Posts Tagged ‘ data ’

processing personas

:: self-data-portrait mined from the internet ::

…created using Personas by artist Aaron Zinman >

“In a world where fortunes are sought through data-mining vast information repositories, the computer is our indispensable but far from infallible assistant. Personas demonstrates the computer’s uncanny insights and its inadvertent errors, such as the mischaracterizations caused by the inability to separate data from multiple owners of the same name.” (credits)


Dymaxion Self

November was busy. Needless to say, I am yet another apologetic blogger to use the good ol’ “sorry I haven’t posted” line… However, Postself headquarters is busting with lots of self-reflexive activity as the Fbook interface continues to provide many opportunities for dialogue and critique. For those of you who have digital profiles meshed within FB, you may want to catch up on the insightful interaction that occurs in our satellite location > < where relevant links and videos are being shared by fellow Postselfers.

Although I’ve been consumed with many tasks, I continue to live up to my manifesto on a daily basis. In fact, I am now finding that I tend to use Fbook as a strange kind of coping mechanism that contrasts what I am faced with on my other screen. At home, I work with a double screen set-up and I often go back and forth to Fbook when confronted with difficult work, the same way I venture to the kitchen for snacks. I also continue to maintain and archive my Postself “list” of anything and everything to revisit and expand upon later. Just this past week, several topics have made the blogosphere and entered into our FB portal discussions — namely, the cartoon profile campaigns that have popped up and emotional reactions to the new FB layout changes — plenty food for thought.

Speaking of archived lists….for some time now, I’ve been wanting to post about our relationship to Facebook as a digital archive — an archived database that is connected to and integrated within all of the other networked social media applications we use, such as Flickr, Twitter, Vimeo, Youtube, Tumblr, etc. For instance, I will often find myself ‘sharing’ something just to have the link made readily available in my profile and just in case one of my friends posts something in response that triggers an idea or another resource to follow up on. Because it seems I’m on Fbook so much, I tend to search through my archived links rather than venturing over to my delicious account.

This networked language we use today may be new, but the act of archiving one’s personal life is not. The internet, however, provides a multilinear process for us to use, consisting of interconnections to different locations for self-storage. A couple of years ago there was an art exhibit developed in San Francisco called “Self Storage,” which was inspired by the historical precedent of the Dymaxion Chronofile, a system that Buckminster Fuller devised to chronicle his life. I began thinking more about Fuller a month ago while preparing a paper for a conference. Then, just like anything significant and meant to be contemplated, his name kept popping up all over the place. I think Bucky Fuller was extremely far ahead of his time, with interests and behaviours quite relevant for our current cultural moment. It has been said that his life is the most documented human life in history…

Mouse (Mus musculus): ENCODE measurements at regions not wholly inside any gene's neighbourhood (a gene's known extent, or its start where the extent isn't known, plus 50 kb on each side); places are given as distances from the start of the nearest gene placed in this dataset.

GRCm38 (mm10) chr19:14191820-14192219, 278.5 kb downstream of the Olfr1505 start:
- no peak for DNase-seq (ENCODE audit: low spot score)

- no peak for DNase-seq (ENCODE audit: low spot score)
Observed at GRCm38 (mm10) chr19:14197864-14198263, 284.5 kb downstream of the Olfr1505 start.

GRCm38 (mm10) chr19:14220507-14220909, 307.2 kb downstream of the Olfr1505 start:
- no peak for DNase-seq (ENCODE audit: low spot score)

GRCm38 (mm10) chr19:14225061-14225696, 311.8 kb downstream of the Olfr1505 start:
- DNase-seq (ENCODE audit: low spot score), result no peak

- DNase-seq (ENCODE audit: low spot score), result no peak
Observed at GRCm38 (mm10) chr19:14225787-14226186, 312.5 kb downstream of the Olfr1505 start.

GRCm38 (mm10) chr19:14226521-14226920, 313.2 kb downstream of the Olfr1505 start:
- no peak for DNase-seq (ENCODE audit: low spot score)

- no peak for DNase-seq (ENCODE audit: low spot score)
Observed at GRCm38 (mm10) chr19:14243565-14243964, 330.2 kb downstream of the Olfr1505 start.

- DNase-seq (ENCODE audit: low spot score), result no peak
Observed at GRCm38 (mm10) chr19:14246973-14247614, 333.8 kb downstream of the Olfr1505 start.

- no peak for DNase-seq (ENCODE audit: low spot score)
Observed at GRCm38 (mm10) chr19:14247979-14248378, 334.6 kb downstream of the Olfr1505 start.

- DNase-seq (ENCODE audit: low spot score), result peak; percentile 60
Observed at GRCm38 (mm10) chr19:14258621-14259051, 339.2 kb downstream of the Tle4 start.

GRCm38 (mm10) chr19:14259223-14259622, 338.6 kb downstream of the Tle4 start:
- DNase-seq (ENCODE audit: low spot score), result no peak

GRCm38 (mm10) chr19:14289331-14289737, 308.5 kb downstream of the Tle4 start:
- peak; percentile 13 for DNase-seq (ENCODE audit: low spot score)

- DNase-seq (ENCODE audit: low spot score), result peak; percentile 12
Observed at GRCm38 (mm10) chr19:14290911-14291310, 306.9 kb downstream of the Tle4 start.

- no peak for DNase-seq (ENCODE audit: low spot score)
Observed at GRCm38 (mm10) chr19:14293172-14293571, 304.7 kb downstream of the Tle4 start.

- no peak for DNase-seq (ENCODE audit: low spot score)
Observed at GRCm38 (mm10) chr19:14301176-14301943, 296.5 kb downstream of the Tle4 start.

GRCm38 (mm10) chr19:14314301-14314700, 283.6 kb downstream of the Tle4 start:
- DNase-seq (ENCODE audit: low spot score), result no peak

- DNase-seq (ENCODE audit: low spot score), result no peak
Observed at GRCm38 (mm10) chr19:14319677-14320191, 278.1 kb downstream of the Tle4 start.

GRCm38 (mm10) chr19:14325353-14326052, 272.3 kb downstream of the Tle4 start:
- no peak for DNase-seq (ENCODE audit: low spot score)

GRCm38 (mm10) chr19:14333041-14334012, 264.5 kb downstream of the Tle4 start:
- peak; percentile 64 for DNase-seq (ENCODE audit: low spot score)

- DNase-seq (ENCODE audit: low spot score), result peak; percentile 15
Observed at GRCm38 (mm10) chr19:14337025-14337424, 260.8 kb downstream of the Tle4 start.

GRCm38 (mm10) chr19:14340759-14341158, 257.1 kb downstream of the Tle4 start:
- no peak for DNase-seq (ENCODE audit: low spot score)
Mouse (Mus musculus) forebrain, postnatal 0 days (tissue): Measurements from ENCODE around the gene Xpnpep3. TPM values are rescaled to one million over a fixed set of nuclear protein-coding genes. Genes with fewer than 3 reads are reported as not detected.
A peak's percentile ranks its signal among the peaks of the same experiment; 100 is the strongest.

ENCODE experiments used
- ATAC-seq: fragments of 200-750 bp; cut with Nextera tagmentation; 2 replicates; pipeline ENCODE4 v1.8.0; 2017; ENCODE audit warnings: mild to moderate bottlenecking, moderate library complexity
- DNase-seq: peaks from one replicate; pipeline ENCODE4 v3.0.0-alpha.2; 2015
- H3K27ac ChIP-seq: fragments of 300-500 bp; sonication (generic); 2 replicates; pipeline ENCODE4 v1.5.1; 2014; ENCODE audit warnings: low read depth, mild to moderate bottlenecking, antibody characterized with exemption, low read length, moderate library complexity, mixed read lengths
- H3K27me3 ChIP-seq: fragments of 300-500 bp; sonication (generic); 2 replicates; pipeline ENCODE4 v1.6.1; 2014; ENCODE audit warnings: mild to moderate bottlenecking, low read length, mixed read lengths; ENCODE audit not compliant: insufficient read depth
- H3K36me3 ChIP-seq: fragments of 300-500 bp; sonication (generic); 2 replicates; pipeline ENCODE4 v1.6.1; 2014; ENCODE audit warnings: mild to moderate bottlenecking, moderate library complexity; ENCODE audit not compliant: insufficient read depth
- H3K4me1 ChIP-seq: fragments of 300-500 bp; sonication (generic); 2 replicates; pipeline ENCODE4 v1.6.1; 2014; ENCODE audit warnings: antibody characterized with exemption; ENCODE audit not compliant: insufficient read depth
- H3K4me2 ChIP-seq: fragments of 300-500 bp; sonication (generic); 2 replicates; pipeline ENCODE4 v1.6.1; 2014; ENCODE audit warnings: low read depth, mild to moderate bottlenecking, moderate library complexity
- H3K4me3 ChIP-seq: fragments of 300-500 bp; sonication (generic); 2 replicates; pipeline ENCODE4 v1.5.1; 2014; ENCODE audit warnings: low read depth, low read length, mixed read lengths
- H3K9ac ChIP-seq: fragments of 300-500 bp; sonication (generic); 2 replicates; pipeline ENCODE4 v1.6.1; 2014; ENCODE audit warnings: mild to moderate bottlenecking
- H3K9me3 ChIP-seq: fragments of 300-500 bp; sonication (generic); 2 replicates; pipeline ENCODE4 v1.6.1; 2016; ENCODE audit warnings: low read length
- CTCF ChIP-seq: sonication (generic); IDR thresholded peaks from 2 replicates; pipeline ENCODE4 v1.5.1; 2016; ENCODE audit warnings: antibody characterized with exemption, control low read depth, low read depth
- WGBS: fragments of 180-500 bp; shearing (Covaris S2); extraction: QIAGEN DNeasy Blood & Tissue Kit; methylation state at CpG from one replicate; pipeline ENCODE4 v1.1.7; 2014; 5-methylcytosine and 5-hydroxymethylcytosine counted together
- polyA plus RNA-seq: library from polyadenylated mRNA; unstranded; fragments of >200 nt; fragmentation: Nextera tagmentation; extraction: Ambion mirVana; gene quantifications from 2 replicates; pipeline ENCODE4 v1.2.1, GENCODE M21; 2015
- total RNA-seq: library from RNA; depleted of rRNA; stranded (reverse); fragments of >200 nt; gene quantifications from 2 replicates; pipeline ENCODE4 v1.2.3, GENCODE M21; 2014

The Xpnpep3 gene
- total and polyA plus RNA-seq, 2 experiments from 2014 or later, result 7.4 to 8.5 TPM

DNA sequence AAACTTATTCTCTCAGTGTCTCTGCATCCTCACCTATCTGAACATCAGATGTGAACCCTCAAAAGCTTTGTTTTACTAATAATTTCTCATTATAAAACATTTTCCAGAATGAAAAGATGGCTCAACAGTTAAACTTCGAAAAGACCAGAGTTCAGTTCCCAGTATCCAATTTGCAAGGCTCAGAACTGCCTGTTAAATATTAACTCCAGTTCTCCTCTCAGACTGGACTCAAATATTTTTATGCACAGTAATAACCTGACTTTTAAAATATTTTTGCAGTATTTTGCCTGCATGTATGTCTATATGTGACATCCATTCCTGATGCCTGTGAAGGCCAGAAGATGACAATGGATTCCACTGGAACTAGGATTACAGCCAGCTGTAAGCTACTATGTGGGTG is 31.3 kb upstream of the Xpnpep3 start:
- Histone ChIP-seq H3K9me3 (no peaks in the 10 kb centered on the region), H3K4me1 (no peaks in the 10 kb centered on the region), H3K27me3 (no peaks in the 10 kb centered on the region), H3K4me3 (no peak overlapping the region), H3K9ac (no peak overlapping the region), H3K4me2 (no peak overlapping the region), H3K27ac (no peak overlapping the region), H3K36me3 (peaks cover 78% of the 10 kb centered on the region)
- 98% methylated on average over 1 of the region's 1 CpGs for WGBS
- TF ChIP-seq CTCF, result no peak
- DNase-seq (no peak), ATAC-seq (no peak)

From Stanford’s R. Buckminster Fuller Archive:

The centerpiece of the collection, in many ways, is the Dymaxion Chronofile, an exhaustive journal of Fuller’s trajectory from 1920 until his death in 1983. Fuller had been collecting clippings and artifacts since he was a child. But in 1917, he began a formal chronological file which he would later call the Dymaxion Chronofile. The Chronofile was a vast scrapbook that included copies of all his incoming and outgoing correspondence, newspaper clippings, notes and sketches, and even dry cleaning bills. Initially, the Chronofile was bound into handsome leather-backed volumes. In later years, to save space and expenses, the Chronofile was simply stored in boxes. By the end of his life, this exhaustive “lab notebook” of his life’s experiment amounted to 270 linear feet.